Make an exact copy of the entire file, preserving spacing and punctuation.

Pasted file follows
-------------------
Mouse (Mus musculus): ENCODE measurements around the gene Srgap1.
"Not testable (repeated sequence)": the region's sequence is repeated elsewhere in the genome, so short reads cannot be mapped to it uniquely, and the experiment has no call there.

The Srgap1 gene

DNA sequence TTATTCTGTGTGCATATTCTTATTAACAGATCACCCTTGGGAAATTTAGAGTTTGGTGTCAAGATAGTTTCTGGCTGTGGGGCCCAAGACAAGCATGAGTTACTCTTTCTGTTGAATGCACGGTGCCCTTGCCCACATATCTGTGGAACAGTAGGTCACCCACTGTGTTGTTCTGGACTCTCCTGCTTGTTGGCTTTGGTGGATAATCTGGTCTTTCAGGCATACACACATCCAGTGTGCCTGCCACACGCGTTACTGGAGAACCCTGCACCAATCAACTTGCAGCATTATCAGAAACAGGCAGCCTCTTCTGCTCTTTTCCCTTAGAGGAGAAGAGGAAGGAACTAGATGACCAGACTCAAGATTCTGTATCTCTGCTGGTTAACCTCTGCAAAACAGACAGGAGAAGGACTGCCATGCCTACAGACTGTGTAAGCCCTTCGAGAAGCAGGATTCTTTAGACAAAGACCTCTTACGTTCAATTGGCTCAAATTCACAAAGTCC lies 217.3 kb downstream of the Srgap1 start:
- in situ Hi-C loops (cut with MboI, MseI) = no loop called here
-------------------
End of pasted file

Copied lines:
Mouse (Mus musculus): ENCODE measurements around the gene Srgap1.
"Not testable (repeated sequence)": the region's sequence is repeated elsewhere in the genome, so short reads cannot be mapped to it uniquely, and the experiment has no call there.

The Srgap1 gene

DNA sequence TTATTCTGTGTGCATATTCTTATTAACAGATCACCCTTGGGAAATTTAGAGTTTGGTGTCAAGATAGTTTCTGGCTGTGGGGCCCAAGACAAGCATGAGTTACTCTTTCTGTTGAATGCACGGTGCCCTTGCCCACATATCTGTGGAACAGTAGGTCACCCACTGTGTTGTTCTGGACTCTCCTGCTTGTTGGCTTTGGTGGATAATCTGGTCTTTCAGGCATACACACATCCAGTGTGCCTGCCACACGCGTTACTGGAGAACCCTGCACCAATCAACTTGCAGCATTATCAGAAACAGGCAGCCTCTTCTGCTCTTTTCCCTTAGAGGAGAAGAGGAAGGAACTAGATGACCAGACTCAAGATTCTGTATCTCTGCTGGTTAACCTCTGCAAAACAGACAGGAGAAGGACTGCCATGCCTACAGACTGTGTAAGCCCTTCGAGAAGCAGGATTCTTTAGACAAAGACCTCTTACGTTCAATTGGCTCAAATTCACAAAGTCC lies 217.3 kb downstream of the Srgap1 start:
- in situ Hi-C loops (cut with MboI, MseI) = no loop called here